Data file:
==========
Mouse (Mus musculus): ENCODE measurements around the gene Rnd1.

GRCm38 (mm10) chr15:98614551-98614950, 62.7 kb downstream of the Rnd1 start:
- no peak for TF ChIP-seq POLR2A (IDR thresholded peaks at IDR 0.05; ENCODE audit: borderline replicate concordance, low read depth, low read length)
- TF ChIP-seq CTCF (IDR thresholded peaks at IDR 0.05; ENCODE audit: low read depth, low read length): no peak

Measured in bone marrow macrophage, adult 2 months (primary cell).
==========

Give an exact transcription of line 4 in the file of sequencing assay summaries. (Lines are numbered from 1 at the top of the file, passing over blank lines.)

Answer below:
- TF ChIP-seq CTCF (IDR thresholded peaks at IDR 0.05; ENCODE audit: low read depth, low read length): no peak